Appeal finds man must return to face prosecution in Sweden


MJELR -v- Olsson.Neutral citation (2011) IESC 1, Supreme Court Judgment was delivered by Mr Justice Donal O’Donnell on January 13th, 2011; the Chief Justice, Mr Justice John Murray, Mr Justice Nial Fennelly, Ms Justice Fidelma Macken and Mr Justice John MacMenamin concurring.


A Swedish man who was accused of four offences of robbery and arson in Sweden in October 2005 was ordered to be returned under a European arrest warrant on the basis that the warrant complied with the condition that his prosecution was intended.


This was an appeal against a decision of the High Court to extradite to Sweden Thomas Olsson on foot of the arrest warrant.

Mr Olsson appealed on two issues: one related to the Attorney General’s scheme under which he had received representation, which he claimed did not fully vindicate his right to legal representation; the other to his claim that, as the Swedish authorities had stated they wished to question him in relation to the offences, a decision had not been made to try him for the offence named in the warrant, as required under its procedure.

The evidence made it clear that he would not be prosecuted until the Swedish prosecutors had interviewed him. It was agreed between the parties that the result of that interview could be that he might not be prosecuted at all.

A Swedish lawyer who gave evidence on behalf of the appellant said that his status in Sweden was that he was “on probable cause suspected of committing serious crimes”. The lawyer said that, following his inquiries with the prosecutor, the required decision had not been made and the surrender of the applicant was sought only for the purposes of continuing criminal investigation.

A replying affidavit on behalf of the Swedish authorities stated that the next step in the procedure required the presence of the accused. Under Swedish law, the investigation procedure is formally concluded when the accused is present. No formal charges can be laid until the conclusion of the investigation as the prosecutor is legally incapable of arriving at a final decision until the accused has had an opportunity to make his objections.

This did not mean the appellant was not wanted for the purpose of a criminal prosecution; rather that the next phase of the process could not proceed in his absence.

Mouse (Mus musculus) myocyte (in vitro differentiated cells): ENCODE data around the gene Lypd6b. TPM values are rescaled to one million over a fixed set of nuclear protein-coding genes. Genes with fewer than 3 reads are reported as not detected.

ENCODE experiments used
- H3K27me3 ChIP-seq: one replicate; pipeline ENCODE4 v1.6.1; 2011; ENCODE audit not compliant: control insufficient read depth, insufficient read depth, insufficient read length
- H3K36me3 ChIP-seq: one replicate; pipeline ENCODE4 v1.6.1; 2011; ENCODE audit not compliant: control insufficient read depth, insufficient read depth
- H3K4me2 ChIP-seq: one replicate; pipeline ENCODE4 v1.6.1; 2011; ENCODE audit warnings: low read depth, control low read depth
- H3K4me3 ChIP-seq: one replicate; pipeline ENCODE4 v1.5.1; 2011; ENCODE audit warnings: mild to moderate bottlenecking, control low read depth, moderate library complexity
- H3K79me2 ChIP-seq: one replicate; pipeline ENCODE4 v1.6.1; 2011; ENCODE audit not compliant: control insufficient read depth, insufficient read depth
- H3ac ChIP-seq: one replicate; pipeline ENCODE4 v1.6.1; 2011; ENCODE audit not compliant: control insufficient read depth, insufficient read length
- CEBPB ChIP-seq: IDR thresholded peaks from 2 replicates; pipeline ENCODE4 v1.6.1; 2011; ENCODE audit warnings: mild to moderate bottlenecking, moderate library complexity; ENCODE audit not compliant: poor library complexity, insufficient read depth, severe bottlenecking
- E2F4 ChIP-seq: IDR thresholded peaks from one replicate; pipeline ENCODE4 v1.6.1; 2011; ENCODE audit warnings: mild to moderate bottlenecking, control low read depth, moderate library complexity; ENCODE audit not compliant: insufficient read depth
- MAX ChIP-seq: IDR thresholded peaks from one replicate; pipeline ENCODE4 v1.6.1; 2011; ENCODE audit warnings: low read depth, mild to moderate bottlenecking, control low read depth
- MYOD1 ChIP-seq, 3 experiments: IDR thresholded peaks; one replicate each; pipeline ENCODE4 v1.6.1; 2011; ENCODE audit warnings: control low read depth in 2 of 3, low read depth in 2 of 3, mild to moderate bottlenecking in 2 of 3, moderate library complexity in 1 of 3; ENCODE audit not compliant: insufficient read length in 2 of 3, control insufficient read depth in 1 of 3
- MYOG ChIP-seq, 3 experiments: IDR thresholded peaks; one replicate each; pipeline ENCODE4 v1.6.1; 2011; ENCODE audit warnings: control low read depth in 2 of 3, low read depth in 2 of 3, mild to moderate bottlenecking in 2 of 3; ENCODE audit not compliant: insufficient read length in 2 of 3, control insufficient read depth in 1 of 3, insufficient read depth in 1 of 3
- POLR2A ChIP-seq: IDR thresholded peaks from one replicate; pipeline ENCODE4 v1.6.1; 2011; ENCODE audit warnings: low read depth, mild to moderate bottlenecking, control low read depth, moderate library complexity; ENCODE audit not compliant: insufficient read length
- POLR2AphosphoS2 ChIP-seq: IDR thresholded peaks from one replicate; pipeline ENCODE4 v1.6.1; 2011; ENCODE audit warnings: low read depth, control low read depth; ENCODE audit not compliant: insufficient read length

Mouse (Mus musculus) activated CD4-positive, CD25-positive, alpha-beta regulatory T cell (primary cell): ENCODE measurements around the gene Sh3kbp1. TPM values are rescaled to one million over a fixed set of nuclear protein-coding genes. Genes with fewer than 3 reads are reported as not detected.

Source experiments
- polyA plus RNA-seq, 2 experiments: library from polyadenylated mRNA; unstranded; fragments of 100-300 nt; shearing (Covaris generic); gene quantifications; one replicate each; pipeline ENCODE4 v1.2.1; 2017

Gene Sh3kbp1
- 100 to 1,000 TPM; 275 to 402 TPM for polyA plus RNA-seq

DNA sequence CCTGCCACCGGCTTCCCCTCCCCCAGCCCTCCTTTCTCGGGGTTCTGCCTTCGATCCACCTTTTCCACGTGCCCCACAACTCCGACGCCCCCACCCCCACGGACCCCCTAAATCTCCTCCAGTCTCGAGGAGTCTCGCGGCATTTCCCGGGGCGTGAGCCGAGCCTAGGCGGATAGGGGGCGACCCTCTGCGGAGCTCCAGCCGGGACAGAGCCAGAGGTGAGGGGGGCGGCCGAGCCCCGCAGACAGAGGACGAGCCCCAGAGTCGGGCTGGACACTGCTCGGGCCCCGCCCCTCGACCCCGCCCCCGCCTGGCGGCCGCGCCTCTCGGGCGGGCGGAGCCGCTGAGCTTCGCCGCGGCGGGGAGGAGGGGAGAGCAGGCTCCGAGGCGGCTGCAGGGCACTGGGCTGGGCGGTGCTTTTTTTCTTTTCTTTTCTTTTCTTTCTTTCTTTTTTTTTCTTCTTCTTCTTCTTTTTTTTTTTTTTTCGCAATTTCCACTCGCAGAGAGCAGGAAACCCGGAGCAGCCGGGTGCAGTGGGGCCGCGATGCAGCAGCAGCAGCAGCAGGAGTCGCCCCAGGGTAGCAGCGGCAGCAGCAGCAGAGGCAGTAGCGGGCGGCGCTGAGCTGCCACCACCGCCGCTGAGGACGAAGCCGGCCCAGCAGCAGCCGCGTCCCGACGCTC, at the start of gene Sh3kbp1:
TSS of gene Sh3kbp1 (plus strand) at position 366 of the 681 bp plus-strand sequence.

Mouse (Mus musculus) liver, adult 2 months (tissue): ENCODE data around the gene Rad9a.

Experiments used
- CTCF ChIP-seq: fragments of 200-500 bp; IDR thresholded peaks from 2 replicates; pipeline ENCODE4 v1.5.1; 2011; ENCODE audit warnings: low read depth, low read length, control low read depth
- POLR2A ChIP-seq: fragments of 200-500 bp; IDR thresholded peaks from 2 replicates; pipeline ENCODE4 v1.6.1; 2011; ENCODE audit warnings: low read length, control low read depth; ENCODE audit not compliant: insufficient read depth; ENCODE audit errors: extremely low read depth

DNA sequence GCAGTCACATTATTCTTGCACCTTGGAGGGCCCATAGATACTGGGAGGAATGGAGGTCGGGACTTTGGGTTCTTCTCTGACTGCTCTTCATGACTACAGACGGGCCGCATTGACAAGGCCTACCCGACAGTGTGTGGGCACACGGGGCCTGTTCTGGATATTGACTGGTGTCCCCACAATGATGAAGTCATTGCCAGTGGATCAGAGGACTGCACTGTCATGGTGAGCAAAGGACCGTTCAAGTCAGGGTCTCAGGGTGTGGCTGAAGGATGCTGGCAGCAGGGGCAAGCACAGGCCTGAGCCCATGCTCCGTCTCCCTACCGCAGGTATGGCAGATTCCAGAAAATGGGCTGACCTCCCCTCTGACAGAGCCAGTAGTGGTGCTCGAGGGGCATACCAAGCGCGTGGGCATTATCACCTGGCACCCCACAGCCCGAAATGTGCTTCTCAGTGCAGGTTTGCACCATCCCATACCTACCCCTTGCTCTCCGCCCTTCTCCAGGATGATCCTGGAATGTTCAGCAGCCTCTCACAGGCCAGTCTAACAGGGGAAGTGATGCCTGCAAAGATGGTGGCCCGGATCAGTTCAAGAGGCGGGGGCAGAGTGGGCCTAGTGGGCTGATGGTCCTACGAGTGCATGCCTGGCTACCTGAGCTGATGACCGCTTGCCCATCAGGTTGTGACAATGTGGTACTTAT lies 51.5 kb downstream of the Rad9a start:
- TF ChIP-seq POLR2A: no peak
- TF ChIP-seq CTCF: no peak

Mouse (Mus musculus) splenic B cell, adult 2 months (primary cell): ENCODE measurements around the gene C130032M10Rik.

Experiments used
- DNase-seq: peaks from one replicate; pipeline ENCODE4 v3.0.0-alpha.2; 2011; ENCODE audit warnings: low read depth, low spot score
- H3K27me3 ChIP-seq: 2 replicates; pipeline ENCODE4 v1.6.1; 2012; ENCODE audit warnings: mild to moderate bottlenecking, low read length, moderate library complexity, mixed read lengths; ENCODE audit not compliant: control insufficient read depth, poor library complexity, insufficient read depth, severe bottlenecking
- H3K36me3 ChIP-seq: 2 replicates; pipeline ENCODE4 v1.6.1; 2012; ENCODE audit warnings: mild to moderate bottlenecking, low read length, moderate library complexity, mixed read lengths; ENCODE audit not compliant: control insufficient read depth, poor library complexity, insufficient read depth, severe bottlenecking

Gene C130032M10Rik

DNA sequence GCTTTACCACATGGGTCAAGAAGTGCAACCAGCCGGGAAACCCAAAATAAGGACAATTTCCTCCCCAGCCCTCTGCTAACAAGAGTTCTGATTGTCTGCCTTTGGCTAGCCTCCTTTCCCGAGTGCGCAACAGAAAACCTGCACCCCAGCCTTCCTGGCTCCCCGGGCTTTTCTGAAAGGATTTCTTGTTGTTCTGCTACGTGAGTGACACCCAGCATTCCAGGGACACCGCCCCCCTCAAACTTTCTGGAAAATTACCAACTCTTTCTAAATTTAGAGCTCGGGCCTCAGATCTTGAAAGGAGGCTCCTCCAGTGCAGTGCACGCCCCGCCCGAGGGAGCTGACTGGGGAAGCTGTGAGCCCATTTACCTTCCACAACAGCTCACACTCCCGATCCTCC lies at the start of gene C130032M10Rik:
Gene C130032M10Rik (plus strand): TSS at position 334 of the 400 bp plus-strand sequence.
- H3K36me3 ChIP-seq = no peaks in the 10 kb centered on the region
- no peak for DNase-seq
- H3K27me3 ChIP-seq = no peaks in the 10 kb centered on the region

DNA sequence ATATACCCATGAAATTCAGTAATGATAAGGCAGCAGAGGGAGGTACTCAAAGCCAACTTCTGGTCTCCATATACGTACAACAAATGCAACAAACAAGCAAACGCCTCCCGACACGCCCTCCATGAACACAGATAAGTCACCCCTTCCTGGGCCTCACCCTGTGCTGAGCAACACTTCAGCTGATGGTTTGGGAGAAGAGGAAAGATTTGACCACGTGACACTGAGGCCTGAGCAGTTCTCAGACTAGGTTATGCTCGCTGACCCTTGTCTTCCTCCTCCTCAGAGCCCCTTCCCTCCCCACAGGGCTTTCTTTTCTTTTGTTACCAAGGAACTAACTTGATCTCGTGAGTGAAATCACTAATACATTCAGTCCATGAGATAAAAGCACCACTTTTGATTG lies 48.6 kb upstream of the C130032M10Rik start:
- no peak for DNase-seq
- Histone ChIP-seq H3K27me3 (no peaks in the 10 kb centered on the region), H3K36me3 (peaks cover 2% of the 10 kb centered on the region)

In relation to the first issue, Mr Justice O’Donnell said that the Attorney General’s scheme could not be described as merely a matter of benevolence or discretion, as claimed by the appellant.

He said an affidavit sworn by an official of the Chief State Solicitor’s office made it clear that in all European arrest warrant cases, the discretion available to the Attorney General was exercised in only one way [in favour of the applicant], as these cases are special by reason of the relevant Act of 2003.

Turning to the second issue, Mr Justice O’Donnell said the case illustrated the fact that the European Arrest Warrant Act 2003, and the procedure under it, “necessarily relates to a sometimes difficult intersection between different legal systems and cultures”.

It was necessary to keep both the nature of the Act and its origins in view; it did not intend that words such as “charge” and “prosecution” should only be understood in the terms these words were understood under the Irish criminal justice system.

The concept of a “decision” under the Act [to charge and try a person] should be understood in the light of “intention” and “purpose” also referred to in the Act and the framework decision.

“When section 21a speaks of ‘a decision’, it does not describe such decision as final or irrevocable, nor can it be so interpreted in the light of the framework decision,” Mr Justice O’Donnell said.

“A court is only to refuse to surrender a requested person when it is satisfied that no decision has been made to charge or try that person.”

He added that a warrant issued for the purposes of investigation of an offence alone, in circumstances where that investigation might or might not result in a prosecution, would be insufficient to justify the surrender of the person.

Here it was clear that the person was required for the purposes of conducting a criminal prosecution and Sweden intended to bring a prosecution against him.

It would be entirely within the framework decision and the Act if, after further investigation, the prosecution authorities decided not to prosecute because they had become convinced of the person’s innocence. There would still have been an intention to prosecute and a decision to do so at the time the warrant was issued.

The position of the appellant in this case was not by any means unusual in the Swedish system and represented the norm in a number of European countries, he added.

The High Court was entirely correct to conclude there was a clear intention to bring proceedings within the meaning of the Act, and the only thing that stood in the way of the prosecution was the requirement that the accused be present for an interview where he could respond to the investigation.

The appeal was dismissed.

The full judgment is on

Derek Kenneally SC and Sarah Jane O’Callaghan BL, instructed by James MacGuill, for the appellant; Shane Murphy SC, Jeremy Maher SC and Caroline Cummings BL, instructed by the Chief State Solicitor, for the Minister.